Mars trip could 'significantly damage' astronauts' stomachs, cause cancer, study finds

Astronauts may want to cancel their travel plans if they're plotting a trip to Mars anytime soon. An excursion to the Red Planet could have some serious health effects — and researchers are asking NASA to hold off on any big space missions until they know more.

Radiation from deep space travel could "significantly damage" gastrointestinal tissue and lead to major damage to the stomach and colon, possibly even causing cancerous tumors to develop, according to a NASA-funded study by Georgetown University Medical Center (GUMC) cancer researchers.

In the study, which was recently published in the Proceedings of the National Academy of Sciences of the United States of America, the effects of heavy ions — a charged atom or molecule — were tested on mice. They ran tests on three groups of rodents: those exposed to a low dose of iron radiation, those exposed to gamma rays (similar to X-rays) and another group that was left alone, or the control group.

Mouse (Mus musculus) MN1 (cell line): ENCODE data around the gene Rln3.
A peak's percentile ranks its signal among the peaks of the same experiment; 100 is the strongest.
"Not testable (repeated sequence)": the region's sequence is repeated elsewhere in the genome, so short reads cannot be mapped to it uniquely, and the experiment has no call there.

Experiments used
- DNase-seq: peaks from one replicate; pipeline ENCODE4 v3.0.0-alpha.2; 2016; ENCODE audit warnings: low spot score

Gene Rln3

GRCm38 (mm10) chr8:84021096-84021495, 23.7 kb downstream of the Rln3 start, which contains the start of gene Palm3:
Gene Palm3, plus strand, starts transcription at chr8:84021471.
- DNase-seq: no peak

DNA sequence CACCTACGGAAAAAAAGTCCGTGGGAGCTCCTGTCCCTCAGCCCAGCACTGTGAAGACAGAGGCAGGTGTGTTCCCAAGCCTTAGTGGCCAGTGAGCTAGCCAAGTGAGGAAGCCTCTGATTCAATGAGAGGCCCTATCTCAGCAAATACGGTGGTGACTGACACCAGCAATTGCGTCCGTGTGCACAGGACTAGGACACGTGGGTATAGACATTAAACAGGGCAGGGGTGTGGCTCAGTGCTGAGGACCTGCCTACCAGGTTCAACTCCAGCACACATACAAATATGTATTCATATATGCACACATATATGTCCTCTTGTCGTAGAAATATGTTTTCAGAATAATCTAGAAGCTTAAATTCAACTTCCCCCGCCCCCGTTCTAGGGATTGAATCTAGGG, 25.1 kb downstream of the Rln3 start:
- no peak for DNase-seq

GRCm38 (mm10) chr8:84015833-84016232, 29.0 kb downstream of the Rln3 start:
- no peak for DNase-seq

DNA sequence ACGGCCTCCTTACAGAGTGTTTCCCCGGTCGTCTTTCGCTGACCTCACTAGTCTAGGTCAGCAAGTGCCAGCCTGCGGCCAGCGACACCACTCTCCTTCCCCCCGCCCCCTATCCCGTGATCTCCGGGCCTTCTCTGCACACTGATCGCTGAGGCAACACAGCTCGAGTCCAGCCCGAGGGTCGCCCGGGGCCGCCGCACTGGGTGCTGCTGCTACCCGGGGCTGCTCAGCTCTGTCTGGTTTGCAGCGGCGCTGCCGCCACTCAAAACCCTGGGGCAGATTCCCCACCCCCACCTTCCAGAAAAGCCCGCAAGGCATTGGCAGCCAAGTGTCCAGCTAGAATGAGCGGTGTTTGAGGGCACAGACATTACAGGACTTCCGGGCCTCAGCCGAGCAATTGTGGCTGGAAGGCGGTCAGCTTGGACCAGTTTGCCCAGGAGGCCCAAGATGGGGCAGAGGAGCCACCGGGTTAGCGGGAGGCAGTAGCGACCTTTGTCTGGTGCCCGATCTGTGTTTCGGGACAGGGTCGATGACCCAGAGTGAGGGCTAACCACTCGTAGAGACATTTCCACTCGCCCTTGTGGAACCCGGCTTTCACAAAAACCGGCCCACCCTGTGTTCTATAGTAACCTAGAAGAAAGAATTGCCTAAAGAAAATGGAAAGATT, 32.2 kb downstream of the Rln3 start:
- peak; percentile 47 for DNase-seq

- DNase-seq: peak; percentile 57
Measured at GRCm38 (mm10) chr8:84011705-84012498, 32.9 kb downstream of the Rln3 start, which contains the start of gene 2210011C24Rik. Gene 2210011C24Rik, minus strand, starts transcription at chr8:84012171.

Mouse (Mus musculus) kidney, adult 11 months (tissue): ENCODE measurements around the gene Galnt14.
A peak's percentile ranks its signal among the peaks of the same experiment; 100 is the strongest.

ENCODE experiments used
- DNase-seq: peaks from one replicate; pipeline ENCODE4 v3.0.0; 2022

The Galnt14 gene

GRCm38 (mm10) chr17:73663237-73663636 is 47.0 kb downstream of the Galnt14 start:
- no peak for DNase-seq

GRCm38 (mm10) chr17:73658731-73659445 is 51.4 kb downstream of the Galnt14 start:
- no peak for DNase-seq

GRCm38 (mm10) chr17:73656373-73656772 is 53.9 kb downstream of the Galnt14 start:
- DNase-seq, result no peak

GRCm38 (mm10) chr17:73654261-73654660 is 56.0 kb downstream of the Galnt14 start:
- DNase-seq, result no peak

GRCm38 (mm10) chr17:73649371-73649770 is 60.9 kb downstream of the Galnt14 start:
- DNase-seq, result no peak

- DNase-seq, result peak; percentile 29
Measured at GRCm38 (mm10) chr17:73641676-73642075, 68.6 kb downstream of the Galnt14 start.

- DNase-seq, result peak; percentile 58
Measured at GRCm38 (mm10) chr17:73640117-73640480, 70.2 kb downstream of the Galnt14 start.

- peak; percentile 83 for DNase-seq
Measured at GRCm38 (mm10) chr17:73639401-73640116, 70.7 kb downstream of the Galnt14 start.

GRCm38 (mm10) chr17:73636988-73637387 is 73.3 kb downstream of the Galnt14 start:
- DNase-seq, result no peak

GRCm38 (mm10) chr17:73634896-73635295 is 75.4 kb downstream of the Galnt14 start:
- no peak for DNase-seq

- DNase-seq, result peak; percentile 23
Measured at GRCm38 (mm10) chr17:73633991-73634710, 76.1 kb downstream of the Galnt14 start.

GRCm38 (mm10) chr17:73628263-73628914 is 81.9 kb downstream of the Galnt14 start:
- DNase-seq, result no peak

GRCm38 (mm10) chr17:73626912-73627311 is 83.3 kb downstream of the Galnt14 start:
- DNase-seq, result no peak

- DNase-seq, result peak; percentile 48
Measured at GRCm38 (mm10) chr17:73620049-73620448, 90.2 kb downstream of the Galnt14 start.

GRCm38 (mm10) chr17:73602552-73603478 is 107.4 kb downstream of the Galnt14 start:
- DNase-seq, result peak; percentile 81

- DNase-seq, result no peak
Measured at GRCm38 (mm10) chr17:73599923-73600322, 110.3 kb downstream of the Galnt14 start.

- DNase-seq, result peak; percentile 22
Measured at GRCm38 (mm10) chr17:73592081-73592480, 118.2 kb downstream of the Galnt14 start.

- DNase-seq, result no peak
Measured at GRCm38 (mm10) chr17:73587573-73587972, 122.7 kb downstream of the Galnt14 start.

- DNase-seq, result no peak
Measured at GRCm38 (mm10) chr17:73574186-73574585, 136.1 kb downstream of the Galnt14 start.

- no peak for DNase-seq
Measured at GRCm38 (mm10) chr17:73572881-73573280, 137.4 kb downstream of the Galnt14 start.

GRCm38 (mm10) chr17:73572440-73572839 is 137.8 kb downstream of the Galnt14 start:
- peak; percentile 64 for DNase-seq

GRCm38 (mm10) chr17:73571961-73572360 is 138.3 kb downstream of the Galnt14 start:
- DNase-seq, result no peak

Scientists discovered damage to intestinal cells in the group around iron radiation, something astronauts would be at risk of while in space for an extended period of time. The mice in that group "did not adequately absorb nutrients and ... they formed cancerous polyps," the study found.

“Heavy ions such as iron and silicon are damaging because of their greater mass compared to no-mass photons such as x-rays and gamma (g)-rays prevalent on Earth, as well as low mass protons in outer space,” Kamal Datta, senior investigator on the study and a project leader of the NASA Specialized Center of Research at GUMC, said in an online statement.

Currently, there's no effective way to protect astronauts from heavy ion radiation, Datta argued.


“While short trips, like the times astronauts traveled to the Moon, may not expose them to this level of damage, the real concern is lasting injury from a long trip, such as a Mars or other deep space missions which would be much longer," he explained.